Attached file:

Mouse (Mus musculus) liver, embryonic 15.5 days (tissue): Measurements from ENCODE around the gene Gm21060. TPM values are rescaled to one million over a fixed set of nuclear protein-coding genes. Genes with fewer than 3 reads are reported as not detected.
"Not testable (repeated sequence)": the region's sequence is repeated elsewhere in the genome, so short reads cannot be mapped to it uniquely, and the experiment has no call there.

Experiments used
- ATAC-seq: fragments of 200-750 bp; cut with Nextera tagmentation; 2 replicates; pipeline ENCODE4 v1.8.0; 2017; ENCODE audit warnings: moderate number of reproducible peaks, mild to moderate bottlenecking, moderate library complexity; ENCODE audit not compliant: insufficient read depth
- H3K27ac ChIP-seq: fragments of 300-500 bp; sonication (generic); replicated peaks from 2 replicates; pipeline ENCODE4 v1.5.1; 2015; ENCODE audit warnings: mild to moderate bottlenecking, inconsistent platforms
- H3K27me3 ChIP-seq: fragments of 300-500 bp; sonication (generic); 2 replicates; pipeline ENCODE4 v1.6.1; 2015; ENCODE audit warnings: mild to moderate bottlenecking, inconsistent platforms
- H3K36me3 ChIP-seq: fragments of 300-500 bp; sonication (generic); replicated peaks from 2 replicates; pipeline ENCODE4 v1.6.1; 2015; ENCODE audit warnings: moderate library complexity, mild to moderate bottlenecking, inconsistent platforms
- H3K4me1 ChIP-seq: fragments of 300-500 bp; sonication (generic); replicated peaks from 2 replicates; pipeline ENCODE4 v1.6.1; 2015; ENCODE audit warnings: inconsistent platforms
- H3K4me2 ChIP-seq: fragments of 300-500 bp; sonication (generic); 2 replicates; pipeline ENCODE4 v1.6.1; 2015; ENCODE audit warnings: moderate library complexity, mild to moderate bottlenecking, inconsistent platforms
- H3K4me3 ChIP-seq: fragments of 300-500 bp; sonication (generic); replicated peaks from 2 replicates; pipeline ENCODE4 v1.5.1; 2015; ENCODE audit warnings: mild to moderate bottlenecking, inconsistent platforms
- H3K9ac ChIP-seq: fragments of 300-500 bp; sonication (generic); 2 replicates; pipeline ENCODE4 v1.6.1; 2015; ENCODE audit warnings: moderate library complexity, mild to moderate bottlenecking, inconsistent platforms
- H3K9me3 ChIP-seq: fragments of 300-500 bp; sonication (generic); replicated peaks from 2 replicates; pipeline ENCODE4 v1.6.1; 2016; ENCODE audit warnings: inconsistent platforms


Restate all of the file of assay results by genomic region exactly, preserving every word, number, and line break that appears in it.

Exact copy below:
Mouse (Mus musculus) liver, embryonic 15.5 days (tissue): Measurements from ENCODE around the gene Gm21060. TPM values are rescaled to one million over a fixed set of nuclear protein-coding genes. Genes with fewer than 3 reads are reported as not detected.
"Not testable (repeated sequence)": the region's sequence is repeated elsewhere in the genome, so short reads cannot be mapped to it uniquely, and the experiment has no call there.

Experiments used
- ATAC-seq: fragments of 200-750 bp; cut with Nextera tagmentation; 2 replicates; pipeline ENCODE4 v1.8.0; 2017; ENCODE audit warnings: moderate number of reproducible peaks, mild to moderate bottlenecking, moderate library complexity; ENCODE audit not compliant: insufficient read depth
- H3K27ac ChIP-seq: fragments of 300-500 bp; sonication (generic); replicated peaks from 2 replicates; pipeline ENCODE4 v1.5.1; 2015; ENCODE audit warnings: mild to moderate bottlenecking, inconsistent platforms
- H3K27me3 ChIP-seq: fragments of 300-500 bp; sonication (generic); 2 replicates; pipeline ENCODE4 v1.6.1; 2015; ENCODE audit warnings: mild to moderate bottlenecking, inconsistent platforms
- H3K36me3 ChIP-seq: fragments of 300-500 bp; sonication (generic); replicated peaks from 2 replicates; pipeline ENCODE4 v1.6.1; 2015; ENCODE audit warnings: moderate library complexity, mild to moderate bottlenecking, inconsistent platforms
- H3K4me1 ChIP-seq: fragments of 300-500 bp; sonication (generic); replicated peaks from 2 replicates; pipeline ENCODE4 v1.6.1; 2015; ENCODE audit warnings: inconsistent platforms
- H3K4me2 ChIP-seq: fragments of 300-500 bp; sonication (generic); 2 replicates; pipeline ENCODE4 v1.6.1; 2015; ENCODE audit warnings: moderate library complexity, mild to moderate bottlenecking, inconsistent platforms
- H3K4me3 ChIP-seq: fragments of 300-500 bp; sonication (generic); replicated peaks from 2 replicates; pipeline ENCODE4 v1.5.1; 2015; ENCODE audit warnings: mild to moderate bottlenecking, inconsistent platforms
- H3K9ac ChIP-seq: fragments of 300-500 bp; sonication (generic); 2 replicates; pipeline ENCODE4 v1.6.1; 2015; ENCODE audit warnings: moderate library complexity, mild to moderate bottlenecking, inconsistent platforms
- H3K9me3 ChIP-seq: fragments of 300-500 bp; sonication (generic); replicated peaks from 2 replicates; pipeline ENCODE4 v1.6.1; 2016; ENCODE audit warnings: inconsistent platforms